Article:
Disney Boosts Stake in Paris Theme Park, Offers to Buy Rest

Updated on
  • Company lifts stake to 85.7% by buying 9% from Prince Alwaleed
  • Offers premium of 67% for rest of Euro Disney SCA stock

Mickey Mouse poses in front of the Sleeping Beauty Castle at Disneyland Paris.

Photographer: Thomas Samson/AFP via Getty Images

Walt Disney Co. plans to take full ownership of its ailing theme park in Paris to get the resort under control after 25 years of ups and downs at its first and only outlet in Europe.

Disney is acquiring a 9 percent stake in Euro Disney SCA from Saudi Prince Alwaleed Bin Talal’s Kingdom Holding Co. for 2 euros ($2.13) a share, payable in Disney stock. That will give it an 85.7 percent holding, and it’s offering the same price in cash for the rest, according to a statement Friday. The offer is 67 percent higher than Euro Disney’s closing price Thursday.

Chief Executive Officer Bob Iger is doubling down on the troubled resort, which has already been bailed out by Disney more than once. Hurt by sputtering European economies in recent years, the park’s finances were further hit by the 2015 Paris terrorist attacks and challenging business conditions that continued through 2016, Burbank, California-based Disney said.

Disney said it will support Euro Disney’s recapitalization of as much as 1.5 billion euros. That follows a 2014 rescue package, when the resort was pledged at least 1 billion euros over 10 years to add attractions and spruce up grounds.

The new plan “affords maximum flexibility to shareholders, addresses the group’s financial needs and reflects its ongoing support for the long-term success of Disneyland Paris,” Disney said.

Shares of Euro Disney jumped 66 percent to 1.99 euros at 3:37 p.m. in Paris, giving the company a market value of 1.56 billion euros. Disney added 0.2 percent to $109.66 in New York Friday for a market value of $173 billion.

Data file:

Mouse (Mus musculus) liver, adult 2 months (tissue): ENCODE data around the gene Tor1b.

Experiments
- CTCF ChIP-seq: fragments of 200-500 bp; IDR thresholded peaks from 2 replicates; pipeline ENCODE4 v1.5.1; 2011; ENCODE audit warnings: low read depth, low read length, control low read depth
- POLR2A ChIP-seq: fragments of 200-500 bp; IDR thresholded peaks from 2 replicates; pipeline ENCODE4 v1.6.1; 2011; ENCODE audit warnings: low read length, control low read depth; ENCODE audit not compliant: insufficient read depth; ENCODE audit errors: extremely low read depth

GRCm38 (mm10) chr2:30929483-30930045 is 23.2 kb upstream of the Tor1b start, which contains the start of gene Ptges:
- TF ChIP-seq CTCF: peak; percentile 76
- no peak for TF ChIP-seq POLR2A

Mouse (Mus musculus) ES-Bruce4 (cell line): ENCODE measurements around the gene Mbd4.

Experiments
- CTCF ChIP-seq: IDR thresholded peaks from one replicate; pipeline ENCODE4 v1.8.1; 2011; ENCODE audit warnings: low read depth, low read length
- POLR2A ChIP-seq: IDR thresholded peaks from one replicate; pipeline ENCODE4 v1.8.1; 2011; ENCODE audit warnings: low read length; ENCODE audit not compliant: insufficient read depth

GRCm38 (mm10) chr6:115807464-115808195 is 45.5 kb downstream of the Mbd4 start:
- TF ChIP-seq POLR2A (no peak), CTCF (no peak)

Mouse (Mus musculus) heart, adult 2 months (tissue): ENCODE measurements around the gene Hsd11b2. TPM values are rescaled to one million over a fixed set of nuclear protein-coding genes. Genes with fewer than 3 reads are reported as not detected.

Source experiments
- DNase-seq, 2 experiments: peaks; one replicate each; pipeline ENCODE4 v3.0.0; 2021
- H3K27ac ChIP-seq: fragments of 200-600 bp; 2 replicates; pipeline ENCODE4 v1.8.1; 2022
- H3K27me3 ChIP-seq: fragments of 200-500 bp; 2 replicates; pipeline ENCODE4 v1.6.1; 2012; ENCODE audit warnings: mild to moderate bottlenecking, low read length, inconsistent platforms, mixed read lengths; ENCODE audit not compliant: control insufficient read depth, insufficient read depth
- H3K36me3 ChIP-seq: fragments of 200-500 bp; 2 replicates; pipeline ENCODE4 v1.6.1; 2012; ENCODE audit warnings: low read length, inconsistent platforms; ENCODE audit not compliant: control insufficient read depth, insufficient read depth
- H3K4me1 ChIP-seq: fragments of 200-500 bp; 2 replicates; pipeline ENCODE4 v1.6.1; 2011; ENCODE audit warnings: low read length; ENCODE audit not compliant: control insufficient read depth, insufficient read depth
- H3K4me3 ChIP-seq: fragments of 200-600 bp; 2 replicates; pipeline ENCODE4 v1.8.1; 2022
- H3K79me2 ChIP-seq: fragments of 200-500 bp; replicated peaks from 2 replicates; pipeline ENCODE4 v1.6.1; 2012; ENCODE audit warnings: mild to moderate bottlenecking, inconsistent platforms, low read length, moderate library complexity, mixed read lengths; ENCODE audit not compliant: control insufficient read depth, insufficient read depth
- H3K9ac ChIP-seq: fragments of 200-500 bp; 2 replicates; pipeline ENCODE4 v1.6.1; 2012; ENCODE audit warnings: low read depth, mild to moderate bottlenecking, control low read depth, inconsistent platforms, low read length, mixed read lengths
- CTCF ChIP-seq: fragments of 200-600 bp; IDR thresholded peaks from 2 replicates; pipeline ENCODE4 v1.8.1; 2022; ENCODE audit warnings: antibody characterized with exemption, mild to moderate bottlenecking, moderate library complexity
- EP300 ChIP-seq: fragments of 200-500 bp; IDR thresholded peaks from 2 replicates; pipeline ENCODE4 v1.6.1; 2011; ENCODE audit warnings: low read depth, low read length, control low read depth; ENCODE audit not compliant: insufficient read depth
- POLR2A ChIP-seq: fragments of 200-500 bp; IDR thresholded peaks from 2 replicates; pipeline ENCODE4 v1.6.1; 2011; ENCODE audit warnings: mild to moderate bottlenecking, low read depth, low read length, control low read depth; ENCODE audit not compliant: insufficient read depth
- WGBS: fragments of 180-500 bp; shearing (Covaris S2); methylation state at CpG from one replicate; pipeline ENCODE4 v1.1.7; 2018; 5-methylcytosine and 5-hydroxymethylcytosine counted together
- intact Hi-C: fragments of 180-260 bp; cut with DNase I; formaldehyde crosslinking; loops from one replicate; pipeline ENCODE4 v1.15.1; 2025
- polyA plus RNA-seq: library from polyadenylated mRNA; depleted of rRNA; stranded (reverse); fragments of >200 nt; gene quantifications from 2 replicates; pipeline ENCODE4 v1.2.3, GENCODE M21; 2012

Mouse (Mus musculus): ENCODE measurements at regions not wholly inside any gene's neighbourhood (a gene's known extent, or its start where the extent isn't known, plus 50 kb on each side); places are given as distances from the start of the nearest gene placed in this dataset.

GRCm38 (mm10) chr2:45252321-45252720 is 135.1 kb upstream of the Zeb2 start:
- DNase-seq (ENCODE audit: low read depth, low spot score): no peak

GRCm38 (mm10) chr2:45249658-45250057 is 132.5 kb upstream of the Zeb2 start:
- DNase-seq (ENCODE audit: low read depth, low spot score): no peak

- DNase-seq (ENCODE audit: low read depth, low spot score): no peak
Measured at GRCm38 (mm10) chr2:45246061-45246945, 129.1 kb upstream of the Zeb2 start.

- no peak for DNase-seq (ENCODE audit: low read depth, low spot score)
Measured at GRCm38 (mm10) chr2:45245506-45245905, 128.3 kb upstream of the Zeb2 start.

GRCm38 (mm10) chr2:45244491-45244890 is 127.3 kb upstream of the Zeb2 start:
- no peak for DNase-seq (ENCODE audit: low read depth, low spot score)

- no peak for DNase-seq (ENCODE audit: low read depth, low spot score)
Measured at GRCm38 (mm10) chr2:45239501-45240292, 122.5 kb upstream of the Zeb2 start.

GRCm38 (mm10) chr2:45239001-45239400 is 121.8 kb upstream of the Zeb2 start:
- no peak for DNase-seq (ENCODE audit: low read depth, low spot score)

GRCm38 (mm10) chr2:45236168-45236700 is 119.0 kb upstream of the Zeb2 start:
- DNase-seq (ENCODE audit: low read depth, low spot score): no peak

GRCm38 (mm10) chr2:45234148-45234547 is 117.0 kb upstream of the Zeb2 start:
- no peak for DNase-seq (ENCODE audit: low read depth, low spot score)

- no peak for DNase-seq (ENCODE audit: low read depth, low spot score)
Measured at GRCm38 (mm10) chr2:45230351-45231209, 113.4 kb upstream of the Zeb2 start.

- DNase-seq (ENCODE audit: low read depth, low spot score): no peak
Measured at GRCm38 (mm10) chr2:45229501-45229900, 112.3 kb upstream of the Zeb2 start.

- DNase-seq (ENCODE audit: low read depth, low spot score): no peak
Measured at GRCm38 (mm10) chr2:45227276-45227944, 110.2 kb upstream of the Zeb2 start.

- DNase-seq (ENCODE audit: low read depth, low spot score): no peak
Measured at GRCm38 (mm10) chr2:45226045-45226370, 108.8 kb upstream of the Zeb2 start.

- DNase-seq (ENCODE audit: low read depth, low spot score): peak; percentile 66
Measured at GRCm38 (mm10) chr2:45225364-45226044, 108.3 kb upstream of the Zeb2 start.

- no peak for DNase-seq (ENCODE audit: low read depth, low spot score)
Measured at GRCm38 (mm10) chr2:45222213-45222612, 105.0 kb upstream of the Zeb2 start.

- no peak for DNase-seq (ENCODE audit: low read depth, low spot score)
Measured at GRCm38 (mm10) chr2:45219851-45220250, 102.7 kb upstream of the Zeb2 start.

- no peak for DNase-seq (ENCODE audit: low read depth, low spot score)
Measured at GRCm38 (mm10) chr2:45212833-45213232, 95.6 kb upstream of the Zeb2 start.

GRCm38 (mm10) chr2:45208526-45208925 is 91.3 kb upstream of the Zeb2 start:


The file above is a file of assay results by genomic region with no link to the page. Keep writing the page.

The investment marks a deeper commitment by Disney to its global theme-parks business. The entertainment giant opened a $5.5 billion resort in Shanghai last June that drew 4 million guests in its first four months, and is creating new attractions based on hit films. Disney is building “Star Wars”-themed lands at its parks in Orlando and Anaheim, California, and is also on schedule to open an “Avatar” attraction at its Animal Kingdom park in Florida in May.

This week, Disney reported a 13 percent gain in theme-park profit to $1.11 billion, buoyed by higher spending at the domestic and international parks, including a Shanghai resort, which opened in June. Profit at the theme-park division topped earnings from businesses including the cable-TV unit, home to ESPN and the Disney Channel, and its film arm.

Click here for more on Disney’s first-quarter results.

The Paris resort’s history includes several financing maneuvers as it has struggled to match the popularity of Disney’s U.S. theme parks. In 2012, Euro Disney consolidated debt from a number of banks into a loan from the Disney company. Prince Alwaleed bought a 10 percent stake in Euro Disney in a refinancing in 1994, two years after its opening.

Euro Disney’s board has expressed its support for Disney’s plan. The board’s audit committee, comprised of independent members, is recommending an expert to deliver a fairness opinion about the offer.

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